My personal problem was that in order to not be involved, I would have had to quit my job at Unlock Democracy. Alternatively, if Unlock Democracy had taken the brave decision to stand by and let the other organisations get on with it, it would have almost certainly lead to it losing its funding from the Joseph Rowntree Reform Trust (a point which had been made to us obliquely on more than one occasion). In the event, by 2013, JRRT chose to withdraw funding and as a result I was made refundant. Hindsight is a beautiful thing, but if I’d had my time again, I sorely wish I had leapt before I was effectively pushed out.

2. No-one ever talked to me about the EU referendum

It’s hard to disagree with Chris Mason’s opinion that this “forgotten referendum” was a dress rehearsal for what was to come in the form of the EU referendum five years later. What I found interesting was quite how quickly it was forgotten. In the immediate aftermath, I remember there being a lot of talk about political reformers and politicians needing to learn the lessons from the disastrous campaign so as to never repeat the same mistakes. I remember the ERS commissioning a group of academics to produce a report which I was interviewed for, although I’ve never seen this report.

It was genuinely surprising to me that in the run up to the EU referendum, no-one from the Remain campaign ever approached me about my thoughts on what they should and should not do. Perhaps this is ego talking, but I’m not aware of anyone in the campaign being approached.

It seemed remarkable to me that no-one seemed to think they had anything to learn from us. But then, if I was a Cameron-supporting, pro-Remain Tory who had been on the No to AV side and was aware of what a brutally effective campaign that had been, I would have moved the earth to avoid holding a second national referendum in the first place. It isn’t just the Lib Dems who were guilty of hubris.

3. It was Lord Sharkey’s campaign

I’m not writing this to especially condemn the man – there has been far too much water under the bridge since – but it seems very weird to me the degree to which Lord Sharkey‘s role in the campaign has been downplayed and even airbrushed out of history. He isn’t mentioned once in the Chris Mason programme, not even in a side note that No to AV Matthew Elliot’s analogue in the Yes to Fairer Votes campaign had declined to be interviewed. And yet it was my recollection that every single significant appointment or campaign decision had been made by him. No one has ever challenged this as far as I know. He’s just been essentially scrubbed from the record.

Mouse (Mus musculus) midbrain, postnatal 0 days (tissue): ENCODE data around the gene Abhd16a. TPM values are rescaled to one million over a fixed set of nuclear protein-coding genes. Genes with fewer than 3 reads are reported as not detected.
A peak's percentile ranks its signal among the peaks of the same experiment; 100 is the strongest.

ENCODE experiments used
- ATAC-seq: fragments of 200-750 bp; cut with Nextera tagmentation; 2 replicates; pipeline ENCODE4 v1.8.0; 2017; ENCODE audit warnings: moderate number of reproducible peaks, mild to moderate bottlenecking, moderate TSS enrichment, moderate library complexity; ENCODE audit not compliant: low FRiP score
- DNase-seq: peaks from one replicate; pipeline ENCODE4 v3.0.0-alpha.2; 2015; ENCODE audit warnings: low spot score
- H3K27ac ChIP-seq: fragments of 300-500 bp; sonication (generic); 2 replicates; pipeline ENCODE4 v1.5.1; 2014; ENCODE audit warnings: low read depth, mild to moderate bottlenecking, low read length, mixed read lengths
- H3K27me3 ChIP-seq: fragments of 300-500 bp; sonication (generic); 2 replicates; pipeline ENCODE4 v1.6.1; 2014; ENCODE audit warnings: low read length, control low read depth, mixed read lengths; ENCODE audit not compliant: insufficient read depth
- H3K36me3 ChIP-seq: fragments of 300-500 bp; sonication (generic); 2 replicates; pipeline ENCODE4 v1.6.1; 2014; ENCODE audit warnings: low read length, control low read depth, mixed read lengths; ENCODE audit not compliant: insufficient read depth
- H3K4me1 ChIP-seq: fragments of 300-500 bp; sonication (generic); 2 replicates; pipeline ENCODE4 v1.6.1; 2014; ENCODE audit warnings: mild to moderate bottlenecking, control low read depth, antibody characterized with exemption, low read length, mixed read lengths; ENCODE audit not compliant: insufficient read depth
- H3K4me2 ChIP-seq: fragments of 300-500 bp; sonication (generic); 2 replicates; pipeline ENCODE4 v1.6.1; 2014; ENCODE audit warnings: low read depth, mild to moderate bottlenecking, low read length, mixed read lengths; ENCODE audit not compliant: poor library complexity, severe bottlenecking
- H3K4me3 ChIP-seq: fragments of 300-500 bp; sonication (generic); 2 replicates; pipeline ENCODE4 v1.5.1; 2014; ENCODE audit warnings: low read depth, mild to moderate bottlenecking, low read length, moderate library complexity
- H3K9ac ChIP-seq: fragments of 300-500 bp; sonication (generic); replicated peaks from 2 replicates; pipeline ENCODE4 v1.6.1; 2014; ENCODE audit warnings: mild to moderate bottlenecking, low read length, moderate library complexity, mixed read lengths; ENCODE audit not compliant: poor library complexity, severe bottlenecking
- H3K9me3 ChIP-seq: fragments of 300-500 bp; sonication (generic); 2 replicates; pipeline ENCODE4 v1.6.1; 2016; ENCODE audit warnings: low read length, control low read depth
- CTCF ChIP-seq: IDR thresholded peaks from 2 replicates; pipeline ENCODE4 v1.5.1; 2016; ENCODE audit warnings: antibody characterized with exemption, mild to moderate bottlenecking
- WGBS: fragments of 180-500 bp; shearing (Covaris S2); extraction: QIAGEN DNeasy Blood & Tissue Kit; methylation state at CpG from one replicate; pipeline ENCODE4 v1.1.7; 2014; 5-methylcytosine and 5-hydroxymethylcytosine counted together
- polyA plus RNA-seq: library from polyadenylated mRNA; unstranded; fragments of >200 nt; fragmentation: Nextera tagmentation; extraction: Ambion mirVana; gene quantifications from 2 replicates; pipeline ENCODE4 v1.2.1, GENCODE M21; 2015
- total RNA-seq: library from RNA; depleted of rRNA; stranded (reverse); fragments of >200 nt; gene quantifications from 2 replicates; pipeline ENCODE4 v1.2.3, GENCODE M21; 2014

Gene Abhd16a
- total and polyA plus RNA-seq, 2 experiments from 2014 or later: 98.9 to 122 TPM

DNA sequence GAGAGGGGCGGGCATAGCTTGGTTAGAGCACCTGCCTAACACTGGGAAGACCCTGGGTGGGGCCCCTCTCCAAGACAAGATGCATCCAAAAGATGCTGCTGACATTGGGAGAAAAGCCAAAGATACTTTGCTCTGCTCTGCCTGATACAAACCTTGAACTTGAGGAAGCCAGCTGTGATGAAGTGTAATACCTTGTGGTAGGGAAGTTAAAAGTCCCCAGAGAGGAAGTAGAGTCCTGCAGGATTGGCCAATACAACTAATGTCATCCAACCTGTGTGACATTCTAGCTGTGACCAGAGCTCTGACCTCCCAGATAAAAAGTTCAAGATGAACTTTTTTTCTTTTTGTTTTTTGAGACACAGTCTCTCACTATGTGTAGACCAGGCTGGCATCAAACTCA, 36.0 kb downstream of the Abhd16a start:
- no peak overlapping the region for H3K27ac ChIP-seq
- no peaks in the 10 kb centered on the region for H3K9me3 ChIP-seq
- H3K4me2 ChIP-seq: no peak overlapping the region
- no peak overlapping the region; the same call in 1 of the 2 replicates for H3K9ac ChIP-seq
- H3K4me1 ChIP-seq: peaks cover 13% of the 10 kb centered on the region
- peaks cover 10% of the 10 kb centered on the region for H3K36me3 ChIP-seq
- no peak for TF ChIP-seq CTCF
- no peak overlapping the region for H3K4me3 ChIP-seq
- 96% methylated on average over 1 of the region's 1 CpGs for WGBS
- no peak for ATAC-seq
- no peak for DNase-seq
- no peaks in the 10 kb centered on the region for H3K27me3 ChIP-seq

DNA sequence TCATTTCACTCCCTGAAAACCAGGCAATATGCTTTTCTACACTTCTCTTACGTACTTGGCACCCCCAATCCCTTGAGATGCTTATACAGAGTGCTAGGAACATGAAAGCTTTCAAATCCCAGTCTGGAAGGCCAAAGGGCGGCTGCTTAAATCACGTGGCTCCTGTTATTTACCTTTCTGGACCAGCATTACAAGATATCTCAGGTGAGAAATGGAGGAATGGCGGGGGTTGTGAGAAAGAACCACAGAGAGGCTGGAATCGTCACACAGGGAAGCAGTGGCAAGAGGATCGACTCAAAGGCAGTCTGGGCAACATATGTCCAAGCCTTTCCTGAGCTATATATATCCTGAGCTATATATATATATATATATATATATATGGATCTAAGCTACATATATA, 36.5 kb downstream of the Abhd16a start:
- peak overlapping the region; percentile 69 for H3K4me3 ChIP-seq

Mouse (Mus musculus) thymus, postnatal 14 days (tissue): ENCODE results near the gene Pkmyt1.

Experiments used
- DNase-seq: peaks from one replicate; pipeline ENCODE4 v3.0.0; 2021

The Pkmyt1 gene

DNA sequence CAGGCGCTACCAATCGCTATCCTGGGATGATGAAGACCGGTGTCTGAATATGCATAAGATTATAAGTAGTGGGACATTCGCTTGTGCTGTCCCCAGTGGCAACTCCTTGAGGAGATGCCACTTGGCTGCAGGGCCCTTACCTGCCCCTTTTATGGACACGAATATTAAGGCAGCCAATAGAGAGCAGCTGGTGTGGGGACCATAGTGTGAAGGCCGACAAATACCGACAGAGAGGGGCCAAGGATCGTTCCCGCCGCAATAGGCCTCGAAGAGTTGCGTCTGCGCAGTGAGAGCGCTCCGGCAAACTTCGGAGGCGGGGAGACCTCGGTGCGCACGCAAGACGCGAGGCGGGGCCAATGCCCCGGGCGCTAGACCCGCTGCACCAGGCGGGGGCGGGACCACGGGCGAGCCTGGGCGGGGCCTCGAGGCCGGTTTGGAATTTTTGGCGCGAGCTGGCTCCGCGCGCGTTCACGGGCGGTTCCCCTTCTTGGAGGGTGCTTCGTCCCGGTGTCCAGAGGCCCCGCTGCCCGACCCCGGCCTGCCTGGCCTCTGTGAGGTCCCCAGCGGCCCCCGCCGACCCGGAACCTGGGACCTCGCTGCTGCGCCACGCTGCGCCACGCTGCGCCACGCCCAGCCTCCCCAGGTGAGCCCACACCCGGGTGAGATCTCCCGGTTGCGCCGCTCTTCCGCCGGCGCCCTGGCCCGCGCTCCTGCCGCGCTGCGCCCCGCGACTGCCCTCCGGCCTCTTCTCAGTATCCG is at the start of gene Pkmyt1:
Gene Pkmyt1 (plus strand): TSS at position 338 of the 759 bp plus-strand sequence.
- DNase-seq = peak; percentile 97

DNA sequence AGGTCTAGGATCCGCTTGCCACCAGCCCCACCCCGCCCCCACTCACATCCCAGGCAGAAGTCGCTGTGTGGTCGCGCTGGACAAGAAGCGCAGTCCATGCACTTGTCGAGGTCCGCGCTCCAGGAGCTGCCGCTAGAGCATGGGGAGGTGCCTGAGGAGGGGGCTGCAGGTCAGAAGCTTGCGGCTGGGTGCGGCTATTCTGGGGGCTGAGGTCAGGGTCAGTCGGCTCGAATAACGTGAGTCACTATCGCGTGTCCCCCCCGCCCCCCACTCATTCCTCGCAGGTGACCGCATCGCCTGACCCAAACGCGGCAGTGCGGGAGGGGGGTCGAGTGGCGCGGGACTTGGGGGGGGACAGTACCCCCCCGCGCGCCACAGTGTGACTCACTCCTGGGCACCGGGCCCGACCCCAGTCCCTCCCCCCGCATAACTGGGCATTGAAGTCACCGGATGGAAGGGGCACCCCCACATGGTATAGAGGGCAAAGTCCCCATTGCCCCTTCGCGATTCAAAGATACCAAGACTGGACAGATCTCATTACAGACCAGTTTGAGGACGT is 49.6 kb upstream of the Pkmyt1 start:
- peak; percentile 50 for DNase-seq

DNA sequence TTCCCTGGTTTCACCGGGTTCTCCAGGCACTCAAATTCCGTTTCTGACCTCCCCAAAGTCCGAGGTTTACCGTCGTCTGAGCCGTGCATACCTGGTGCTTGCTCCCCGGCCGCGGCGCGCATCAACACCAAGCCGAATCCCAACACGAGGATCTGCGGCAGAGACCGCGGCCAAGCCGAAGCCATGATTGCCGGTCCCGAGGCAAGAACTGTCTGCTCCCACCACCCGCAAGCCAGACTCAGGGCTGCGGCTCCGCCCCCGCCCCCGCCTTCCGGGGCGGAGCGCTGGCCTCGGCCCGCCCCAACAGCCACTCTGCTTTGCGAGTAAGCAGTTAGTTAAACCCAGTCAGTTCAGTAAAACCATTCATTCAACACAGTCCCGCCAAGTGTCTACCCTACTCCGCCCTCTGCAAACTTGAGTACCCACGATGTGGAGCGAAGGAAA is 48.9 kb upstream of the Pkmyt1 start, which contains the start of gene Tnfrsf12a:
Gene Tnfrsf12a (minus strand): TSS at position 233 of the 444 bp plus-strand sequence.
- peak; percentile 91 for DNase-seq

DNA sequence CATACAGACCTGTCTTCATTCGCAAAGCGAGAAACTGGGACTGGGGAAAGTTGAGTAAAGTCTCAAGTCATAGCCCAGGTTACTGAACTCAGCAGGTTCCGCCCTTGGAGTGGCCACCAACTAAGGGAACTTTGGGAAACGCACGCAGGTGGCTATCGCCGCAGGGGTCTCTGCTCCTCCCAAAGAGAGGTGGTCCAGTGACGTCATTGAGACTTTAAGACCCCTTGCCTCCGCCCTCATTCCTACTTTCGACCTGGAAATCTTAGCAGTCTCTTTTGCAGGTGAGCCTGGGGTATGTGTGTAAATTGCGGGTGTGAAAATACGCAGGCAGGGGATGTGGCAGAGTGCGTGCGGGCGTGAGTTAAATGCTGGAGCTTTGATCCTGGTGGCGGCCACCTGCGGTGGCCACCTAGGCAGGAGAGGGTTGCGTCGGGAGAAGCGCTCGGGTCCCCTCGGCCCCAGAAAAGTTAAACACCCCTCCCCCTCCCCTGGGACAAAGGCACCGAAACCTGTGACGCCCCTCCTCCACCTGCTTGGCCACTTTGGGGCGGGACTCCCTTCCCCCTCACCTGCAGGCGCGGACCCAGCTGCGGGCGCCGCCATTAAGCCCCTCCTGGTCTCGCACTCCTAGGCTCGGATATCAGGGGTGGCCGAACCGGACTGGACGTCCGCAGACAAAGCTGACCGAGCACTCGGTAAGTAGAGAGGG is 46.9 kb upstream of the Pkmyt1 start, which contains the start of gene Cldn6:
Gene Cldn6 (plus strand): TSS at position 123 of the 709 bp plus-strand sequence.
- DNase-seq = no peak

This was very much at his request. Right from the earliest stage I recall him saying that he had two conditions: that he be in absolute control, and that his name be kept out of everything. But ten years on, it is hard to see why this omerta is still being respected by all involved. It isn’t as if he is a private figure; he’s a member of the UK legislature. As far as I’m aware, he remains the honorary treasurer of the Hansard Society.

The fact is, while I think the campaign was pretty doomed from the start, it remains my belief that he made a number of decisions that only served to make the situation worse. But more than anything else, what I found hardest to take was his complete disappearance after the referendum had concluded. I guess I’ve never encountered a situation where a leadership figure has refused to be held to account either in public or in private to such an extent before.

4. Matthew Elliot is an evil genius

While Matthew Elliot’s role as director of No to AV is less of a secret, I feel that his contribution to the political norms we now live under has been massively understated. The Chris Mason documentary does a lot to correct this record, particularly with regard to his contribution to the Vote Leave campaign, but in general he is allowed to continue unmolested in his career.

Contrast that to Dominic Cummings. My namesake’s political drama Brexit: the Uncivil War, sought to portray Cummings as the sole genius behind Vote Leave, with Elliot as something of a witless stooge going along with Cummings’ schemes. This was to entirely ignore Elliot as the person behind the No campaign of the North East Assembly referendum in 2004 as well as the director of the Taxpayer’s Alliance; he is one of the architects of that style of campaigning and he has honed his skills over many years.